Abraham (Martin) Martin dit l'Écossais

Abraham (Martin) Martin dit l'Écossais (abt. 1589 - 1664)

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Maître Abraham Martin dit l'Écossais formerly Martin aka L'Écossais
Born about in Dieppe, Normandie, Francemap [uncertain]
Son of [father unknown] and [mother unknown]
[sibling(s) unknown]
Husband of — married about 1615 in Dieppe, Normandie, Francemap
Descendants descendants
Died in Québec, Canada, Nouvelle-Francemap
Profile last modified 9 Sep 2019 | Created 14 Dec 2010 | Last significant change: 9 Sep 2019
15:40: I (Rassinot) R edited the Biography for Abraham (Martin) Martin dit l'Écossais (abt.1589-1664). [Thank I for this]
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Abraham (Martin) Martin dit l'Écossais lived in Canada, New France, now Québec, Canada.
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Contents

Biographie

Flag of France
Abraham (Martin) Martin dit l'Écossais migrated from France to New France.
Flag of New France
Drapeau identifiant les profils du Canada, Nouvelle-France
Abraham (Martin) Martin dit l'Écossais a vécu
au Canada, Nouvelle-France.

Abraham MARTIN dit l'ÉCOSSAIS (1589 - 1664)[1][2]

Né de parents inconnus en France vers 1589, Abraham Martin, dit l'Écossais, aurait résidé sur la rue de l'Écosse à Dieppe, d'où son surnom de l'Écossais.

Autour de 1615, Il épouse Marguerite Langlois à un endroit indéterminé en France, présumément à Dieppe où son fils Jean sera baptisé en 1616.[3] Deux enfants sont baptisés à Dieppe (Saint-Jacques) : Jean, le 23 seotenbre 1616 (Jehan Filie, parrain et Colette Chignart, marraine) ; et Pierre, le 1e aoùt 1630. Abraham retourne en France en 1629 après la prise de Québec par les frères Kirke, puis revient au pays avec sa femme en 1633. Il fut pilote royal en ce pays, 27 décembre 1647 greffe LeCoustre.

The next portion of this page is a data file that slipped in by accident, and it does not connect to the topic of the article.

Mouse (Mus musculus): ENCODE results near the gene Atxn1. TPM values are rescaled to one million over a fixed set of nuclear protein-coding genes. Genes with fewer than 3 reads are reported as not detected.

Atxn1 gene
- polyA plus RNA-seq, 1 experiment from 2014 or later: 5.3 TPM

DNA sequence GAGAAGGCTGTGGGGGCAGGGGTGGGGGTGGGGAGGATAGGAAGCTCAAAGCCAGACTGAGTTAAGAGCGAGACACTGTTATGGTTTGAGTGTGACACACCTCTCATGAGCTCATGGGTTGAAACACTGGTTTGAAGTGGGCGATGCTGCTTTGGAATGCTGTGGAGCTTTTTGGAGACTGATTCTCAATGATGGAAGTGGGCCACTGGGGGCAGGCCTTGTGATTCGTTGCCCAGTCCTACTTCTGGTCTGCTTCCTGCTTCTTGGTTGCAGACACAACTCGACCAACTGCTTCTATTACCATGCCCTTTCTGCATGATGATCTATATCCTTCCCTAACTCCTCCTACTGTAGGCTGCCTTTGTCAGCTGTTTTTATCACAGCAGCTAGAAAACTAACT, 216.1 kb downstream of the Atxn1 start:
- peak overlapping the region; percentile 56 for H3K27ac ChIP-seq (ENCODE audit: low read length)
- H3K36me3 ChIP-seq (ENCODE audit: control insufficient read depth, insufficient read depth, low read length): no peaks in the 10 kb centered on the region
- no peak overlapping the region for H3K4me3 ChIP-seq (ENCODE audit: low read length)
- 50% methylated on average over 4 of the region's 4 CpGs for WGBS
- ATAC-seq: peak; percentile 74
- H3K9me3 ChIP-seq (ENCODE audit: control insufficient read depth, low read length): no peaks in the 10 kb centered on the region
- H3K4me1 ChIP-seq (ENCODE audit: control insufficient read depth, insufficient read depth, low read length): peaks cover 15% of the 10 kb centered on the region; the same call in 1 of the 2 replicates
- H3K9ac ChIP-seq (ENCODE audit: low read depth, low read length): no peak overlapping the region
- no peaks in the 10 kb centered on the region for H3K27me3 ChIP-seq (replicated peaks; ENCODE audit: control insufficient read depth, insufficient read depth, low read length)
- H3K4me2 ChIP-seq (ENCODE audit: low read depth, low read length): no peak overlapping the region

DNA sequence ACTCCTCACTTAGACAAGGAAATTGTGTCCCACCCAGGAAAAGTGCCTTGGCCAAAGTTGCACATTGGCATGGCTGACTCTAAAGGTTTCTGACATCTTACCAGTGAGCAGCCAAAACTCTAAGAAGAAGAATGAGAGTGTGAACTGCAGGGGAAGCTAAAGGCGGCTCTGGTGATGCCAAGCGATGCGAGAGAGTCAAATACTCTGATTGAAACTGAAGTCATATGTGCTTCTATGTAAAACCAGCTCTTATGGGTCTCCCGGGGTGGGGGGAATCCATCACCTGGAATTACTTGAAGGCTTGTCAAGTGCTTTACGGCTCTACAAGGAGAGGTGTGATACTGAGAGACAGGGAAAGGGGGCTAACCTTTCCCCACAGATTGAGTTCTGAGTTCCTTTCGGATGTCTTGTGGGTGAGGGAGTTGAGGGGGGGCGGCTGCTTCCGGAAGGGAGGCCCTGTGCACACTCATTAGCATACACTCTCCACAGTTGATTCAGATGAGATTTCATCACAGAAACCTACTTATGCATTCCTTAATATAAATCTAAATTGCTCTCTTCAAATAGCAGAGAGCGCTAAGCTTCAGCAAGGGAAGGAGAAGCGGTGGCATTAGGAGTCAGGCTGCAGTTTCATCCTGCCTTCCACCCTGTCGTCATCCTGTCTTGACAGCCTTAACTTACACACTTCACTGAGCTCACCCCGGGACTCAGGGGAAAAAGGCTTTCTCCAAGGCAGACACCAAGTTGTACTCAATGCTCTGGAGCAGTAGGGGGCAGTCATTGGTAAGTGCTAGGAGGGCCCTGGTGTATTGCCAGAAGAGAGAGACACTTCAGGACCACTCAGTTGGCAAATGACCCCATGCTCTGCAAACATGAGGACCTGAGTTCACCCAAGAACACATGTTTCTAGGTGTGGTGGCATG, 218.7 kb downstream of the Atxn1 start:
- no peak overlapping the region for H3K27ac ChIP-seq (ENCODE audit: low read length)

Abraham Martin, dit l'Écossais, débarque au Canada à Tadoussac en 1619 avec son épouse. Il se déclare maître pilote du fleuve Saint-Laurent de 1619 à 1629.

Après la prise de Québec par les frères Kirke, ils retournent en France le 24 juillet 1629, puis reviennent à Québec en 1633. De 1629 à 1632, il se déclare pilote du roi sur le fleuve Saint-Laurent, en Canada; il serait ainsi à la source de notre marine canadienne.

Le fils Eustache de Marguerite Langlois et d'Abraham Martin serait le premier garçon « Canadien » né à Québec; c'est le premier baptême qui est inscrit sur le registre de la paroisse Notre-Dame de Québec, en date du 21 octobre 1621. Il devait cependant décéder la même année.[4]

En 1629, Hélène Martin, Marguerite Martin, Marguerite Langlois et Abraham Martin, dit l'Écossais, résident à Québec.

En 1635, Abraham Martin, dit l'Écossais, obtient une terre sise sur le versant nord du Cap-aux-Diamants; le plateau qui la domine sera appelé « plaines d'Abraham » en conséquence de son prénom et site de la future bataille des plaines d'Abraham de 1760, entre Montcalm et Wolfe.

Le 17 novembre 1635, Samuel de Champlain le couche sur son testament en ces termes: 600 livres à Abraham et sa femme « à la charge qu'ils les emploiront à défricher la terre en ce päis de la Nouvelle-France; il ajoute: 600 livres à Marguerite, fille d'Abraham, pour l'aider à se marier en ce päis de la Nouvelle-France à un homme qui sera résident en ce dit päis et non autrement; puis, "à Hélène son autre fille et ma filleule, 300 francs. »